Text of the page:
By modulating gene expression that are critically important in the tumor pathogenesis, transcription factors are believed to be the final regulators of the central processes of tumor progression such as proliferation and survival (Sakamoto and Frank, 2009). CREB is one such transcription factor (Sakamoto and Frank, 2009), and it is constitutively activated in both NSCLC and SCLC cells (Ma et al., 2007; Aggarwal et al., 2008). Additionally, CREB has been shown to be activated by NNK, TxA2 or TxA2 mimetic in lung cancer cells (Laag et al., 2006; Wei et al., 2007; Li and Tai, 2009). Therefore, CREB activation and its related proteins, PCNA and Bcl-2, were evaluated in this study. We demonstrated that either furegrelate or SQ29548 dramatically blocked NNK-induced CREB activation, which is consistent with the finding that either furegrelate or SQ29548 significantly inhibited the NNK-promoted cell proliferation/survival. Moreover, CREB siRNA prevented the NNK or U46619-induced PCNA and Bcl-2 elevation and abolished the enhanced cell proliferation/survival induced by NNK or U46619 in both types of lung cancer cells tested. In support of these results, it has been reported that the upregulation of PCNA and Bcl-2 could occur through the increase in their transcription factor CREB phosphorylation (Ciani et al., 2002), and that inhibition of CREB activity effectively suppressed the proliferation and survival of NSCLC cells (Aggarwal et al., 2008). These data are in line with our results showing that TxA2 is involved in NNK-promoted cell proliferation/survival by activating CREB. The conclusion supports the fact that CREB is an effector for a variety of receptors, including receptors for growth factors, hormones and prostaglandins (Aggarwal et al., 2008).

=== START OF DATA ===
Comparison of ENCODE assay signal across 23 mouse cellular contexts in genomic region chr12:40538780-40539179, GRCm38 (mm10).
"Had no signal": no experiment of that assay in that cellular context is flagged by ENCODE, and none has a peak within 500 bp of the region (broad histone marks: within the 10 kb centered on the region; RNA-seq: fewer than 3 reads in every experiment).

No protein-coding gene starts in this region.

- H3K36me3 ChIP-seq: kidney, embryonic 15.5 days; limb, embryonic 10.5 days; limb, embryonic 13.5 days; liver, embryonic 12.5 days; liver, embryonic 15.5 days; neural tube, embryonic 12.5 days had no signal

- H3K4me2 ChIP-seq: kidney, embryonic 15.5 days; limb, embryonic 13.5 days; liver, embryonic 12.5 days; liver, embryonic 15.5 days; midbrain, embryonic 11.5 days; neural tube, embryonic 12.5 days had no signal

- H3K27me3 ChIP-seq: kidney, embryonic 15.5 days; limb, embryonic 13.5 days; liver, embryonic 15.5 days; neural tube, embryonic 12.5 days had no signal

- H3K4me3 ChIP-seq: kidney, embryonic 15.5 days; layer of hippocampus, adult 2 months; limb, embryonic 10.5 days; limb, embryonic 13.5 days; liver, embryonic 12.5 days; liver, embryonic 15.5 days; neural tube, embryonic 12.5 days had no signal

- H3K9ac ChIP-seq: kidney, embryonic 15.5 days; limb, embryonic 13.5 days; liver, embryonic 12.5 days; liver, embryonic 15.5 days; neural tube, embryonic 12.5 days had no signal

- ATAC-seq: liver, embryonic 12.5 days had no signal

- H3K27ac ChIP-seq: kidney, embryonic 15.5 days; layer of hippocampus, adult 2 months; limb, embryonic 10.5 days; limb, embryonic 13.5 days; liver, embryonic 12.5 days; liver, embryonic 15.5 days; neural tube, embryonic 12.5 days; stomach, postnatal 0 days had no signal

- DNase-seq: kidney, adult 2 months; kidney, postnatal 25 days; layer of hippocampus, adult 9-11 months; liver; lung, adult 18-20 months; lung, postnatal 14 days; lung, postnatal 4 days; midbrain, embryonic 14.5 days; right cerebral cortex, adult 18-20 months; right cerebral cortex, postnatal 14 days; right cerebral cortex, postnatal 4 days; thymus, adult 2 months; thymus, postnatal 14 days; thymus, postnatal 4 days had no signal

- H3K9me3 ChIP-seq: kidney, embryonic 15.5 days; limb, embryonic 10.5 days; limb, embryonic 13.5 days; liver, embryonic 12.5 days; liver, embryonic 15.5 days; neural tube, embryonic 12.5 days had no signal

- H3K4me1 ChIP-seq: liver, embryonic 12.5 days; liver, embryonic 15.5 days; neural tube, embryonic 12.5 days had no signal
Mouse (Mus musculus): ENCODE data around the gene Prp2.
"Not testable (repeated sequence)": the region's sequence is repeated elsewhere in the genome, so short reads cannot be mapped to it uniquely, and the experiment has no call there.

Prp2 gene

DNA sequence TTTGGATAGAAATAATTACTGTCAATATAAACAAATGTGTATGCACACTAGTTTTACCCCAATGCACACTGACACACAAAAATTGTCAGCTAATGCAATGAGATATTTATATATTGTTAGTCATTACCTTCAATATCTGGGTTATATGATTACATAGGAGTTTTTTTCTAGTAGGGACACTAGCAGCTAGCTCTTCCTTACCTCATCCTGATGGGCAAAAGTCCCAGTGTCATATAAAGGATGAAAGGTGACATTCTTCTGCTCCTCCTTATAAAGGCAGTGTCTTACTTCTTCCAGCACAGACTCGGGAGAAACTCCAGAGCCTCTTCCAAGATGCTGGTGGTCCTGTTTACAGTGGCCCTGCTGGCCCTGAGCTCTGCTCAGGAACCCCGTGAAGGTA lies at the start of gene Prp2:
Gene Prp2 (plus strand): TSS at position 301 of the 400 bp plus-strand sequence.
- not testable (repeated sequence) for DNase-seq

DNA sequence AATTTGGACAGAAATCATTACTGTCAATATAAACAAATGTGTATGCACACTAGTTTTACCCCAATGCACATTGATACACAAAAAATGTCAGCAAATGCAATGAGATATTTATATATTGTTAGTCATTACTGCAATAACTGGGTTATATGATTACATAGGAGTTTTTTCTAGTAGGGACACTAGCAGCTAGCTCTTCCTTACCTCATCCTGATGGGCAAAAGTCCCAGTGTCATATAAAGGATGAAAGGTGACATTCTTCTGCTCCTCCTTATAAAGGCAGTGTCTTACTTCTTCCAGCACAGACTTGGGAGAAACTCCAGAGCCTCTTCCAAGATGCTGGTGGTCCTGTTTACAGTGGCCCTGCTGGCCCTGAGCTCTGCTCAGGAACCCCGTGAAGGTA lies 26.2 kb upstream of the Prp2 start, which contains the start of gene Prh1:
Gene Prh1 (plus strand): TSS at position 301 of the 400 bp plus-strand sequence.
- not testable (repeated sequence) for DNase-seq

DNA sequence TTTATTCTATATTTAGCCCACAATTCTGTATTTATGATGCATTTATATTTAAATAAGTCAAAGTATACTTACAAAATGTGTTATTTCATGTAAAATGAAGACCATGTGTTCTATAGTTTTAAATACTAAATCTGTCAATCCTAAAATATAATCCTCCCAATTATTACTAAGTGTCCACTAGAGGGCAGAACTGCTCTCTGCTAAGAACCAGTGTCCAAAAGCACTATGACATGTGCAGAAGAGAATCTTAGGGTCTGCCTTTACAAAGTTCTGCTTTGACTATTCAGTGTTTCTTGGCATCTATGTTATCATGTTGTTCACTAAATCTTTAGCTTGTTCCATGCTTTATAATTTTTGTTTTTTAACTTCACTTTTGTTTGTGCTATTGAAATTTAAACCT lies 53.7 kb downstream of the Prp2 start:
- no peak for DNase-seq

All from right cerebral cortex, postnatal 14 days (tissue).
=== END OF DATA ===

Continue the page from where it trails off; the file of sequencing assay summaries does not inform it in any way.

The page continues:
We have further examined the signaling mechanism whereby TxA2 is involved in NNK-promoted cell proliferation/survival. The PI3K/Akt and MAPK pathways are known to be the crucial pro-survival signaling and have critically important roles in cellular proliferation and growth (Merighi et al., 2006). It is noted that the PI3K/Akt and ERK pathways are two principal signalings associated with NNK (West et al., 2003; Hung and Hung, 2009). These two pathways can also be activated by TxA2 mimetic in cancer cells (Li et al., 2007; Wei et al., 2007). Although there are common signaling targets, no study has been previously done to correlate NNK with TxA2. In this study, we demonstrated that short-term NNK exposure led to high levels of phosphorylated Akt or ERK in lung cancer cells, which is in good agreement with a recent study (Nishioka et al., 2010). We further showed that TxA2 mimetic U46619 could yield similar stimulation of phosphorylated Akt or ERK as NNK, confirming the role of TxA2 in the upregulation of phosphorylated Akt or ERK. Importantly, either furegrelate or SQ29548 could inhibit the NNK-mediated activation of Akt and ERK, indicating that the effect of NNK depends on TxAS and TxA2 receptor. However, we could not find a strict correlation between NNK and TxA2 in the activation of both p38 MAPK and JNK pathways. As a matter of fact, the phosphorylation of these two kinases in response to TxA2 may be somewhat controversial. A linkage between the level of phosphorylated JNK and the sensitivity to TxA2 has been previously reported in cells of other tumor types (Miggin and Kinsella, 2001; Li et al., 2007), whereas studies in lung cancer cells have found no correlation (Wei et al., 2007). The data on the response of p38 phosphorylation to NNK in cancer studies are limited, whereas it has been well established that NNK can stimulate JNK activation in lung cancer of animal models (Kim et al., 2006; Lu et al., 2006). In this study, the phosphorylated p38 was shown to be influenced only by TxA2, whereas activation of JNK was demonstrated to be stimulated merely by NNK. The result indicated that the contribution of TxA2 to NNK-promoted cell proliferation/survival is likely because of the activation of ERK rather than p38 and JNK in MAPK family, and that NNK may have some effects that are independent of TxA2. We were unable to correlate the role of TxA2 with JNK phosphorylation, suggesting that the effect of NNK is independent of JNK activation.